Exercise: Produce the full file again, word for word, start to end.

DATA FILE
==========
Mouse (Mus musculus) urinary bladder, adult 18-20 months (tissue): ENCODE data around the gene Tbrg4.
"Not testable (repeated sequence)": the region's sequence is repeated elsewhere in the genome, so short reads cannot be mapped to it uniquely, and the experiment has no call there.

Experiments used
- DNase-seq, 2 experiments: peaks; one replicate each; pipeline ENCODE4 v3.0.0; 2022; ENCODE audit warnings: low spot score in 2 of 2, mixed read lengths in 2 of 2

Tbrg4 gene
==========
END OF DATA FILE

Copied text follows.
Mouse (Mus musculus) urinary bladder, adult 18-20 months (tissue): ENCODE data around the gene Tbrg4.
"Not testable (repeated sequence)": the region's sequence is repeated elsewhere in the genome, so short reads cannot be mapped to it uniquely, and the experiment has no call there.

Experiments used
- DNase-seq, 2 experiments: peaks; one replicate each; pipeline ENCODE4 v3.0.0; 2022; ENCODE audit warnings: low spot score in 2 of 2, mixed read lengths in 2 of 2

Tbrg4 gene